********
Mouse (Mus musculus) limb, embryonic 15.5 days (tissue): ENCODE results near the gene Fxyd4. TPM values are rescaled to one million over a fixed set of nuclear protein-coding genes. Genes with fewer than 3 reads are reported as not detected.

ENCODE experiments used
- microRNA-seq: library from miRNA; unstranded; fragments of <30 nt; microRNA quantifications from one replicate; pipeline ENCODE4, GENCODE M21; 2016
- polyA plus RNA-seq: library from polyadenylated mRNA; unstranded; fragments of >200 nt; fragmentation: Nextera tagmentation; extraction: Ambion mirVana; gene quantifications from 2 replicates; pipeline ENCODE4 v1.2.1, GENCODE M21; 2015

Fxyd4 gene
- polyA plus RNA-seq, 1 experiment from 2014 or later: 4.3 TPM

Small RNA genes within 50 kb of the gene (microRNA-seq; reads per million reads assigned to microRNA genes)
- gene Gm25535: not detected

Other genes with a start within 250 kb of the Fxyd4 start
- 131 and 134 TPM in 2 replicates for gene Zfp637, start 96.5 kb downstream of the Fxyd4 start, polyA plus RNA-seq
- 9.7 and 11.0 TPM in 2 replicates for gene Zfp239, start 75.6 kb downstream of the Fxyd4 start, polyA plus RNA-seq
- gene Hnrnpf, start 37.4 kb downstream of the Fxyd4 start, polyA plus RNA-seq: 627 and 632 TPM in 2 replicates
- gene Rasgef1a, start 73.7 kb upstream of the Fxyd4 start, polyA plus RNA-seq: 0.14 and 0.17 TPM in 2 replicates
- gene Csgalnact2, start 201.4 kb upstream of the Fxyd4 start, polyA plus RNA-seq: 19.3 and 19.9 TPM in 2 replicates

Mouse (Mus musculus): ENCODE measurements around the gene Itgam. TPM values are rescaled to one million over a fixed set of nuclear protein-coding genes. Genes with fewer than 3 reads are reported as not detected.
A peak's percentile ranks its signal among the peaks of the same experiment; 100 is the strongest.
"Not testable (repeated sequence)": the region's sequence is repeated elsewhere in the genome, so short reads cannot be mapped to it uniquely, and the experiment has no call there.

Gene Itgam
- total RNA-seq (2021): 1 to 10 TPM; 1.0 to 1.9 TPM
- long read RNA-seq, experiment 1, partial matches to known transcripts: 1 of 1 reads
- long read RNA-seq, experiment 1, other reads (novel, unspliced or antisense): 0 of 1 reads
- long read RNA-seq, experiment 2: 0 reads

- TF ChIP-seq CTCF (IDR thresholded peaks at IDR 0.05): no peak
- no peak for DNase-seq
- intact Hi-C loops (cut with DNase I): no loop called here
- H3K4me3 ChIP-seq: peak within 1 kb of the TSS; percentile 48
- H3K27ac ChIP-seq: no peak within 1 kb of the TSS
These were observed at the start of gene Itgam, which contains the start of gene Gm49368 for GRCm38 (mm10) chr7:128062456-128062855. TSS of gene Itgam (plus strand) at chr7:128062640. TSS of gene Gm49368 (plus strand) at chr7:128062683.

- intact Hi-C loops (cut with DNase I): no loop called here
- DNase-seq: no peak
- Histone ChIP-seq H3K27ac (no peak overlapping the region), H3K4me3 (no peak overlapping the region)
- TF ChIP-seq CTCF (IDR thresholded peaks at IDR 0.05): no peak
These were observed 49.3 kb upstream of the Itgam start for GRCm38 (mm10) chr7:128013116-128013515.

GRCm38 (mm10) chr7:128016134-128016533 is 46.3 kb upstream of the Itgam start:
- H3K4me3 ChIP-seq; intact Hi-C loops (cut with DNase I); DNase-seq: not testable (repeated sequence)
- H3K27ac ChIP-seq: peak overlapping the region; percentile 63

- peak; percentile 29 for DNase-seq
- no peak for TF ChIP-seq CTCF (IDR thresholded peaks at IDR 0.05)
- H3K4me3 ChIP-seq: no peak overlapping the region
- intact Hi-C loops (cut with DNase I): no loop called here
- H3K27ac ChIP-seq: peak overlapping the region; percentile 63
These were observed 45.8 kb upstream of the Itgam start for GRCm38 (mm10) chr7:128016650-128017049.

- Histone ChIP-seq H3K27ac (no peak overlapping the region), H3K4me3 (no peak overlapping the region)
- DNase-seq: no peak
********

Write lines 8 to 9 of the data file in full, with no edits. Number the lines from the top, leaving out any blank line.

- gene Gm25535: not detected

Other genes with a start within 250 kb of the Fxyd4 start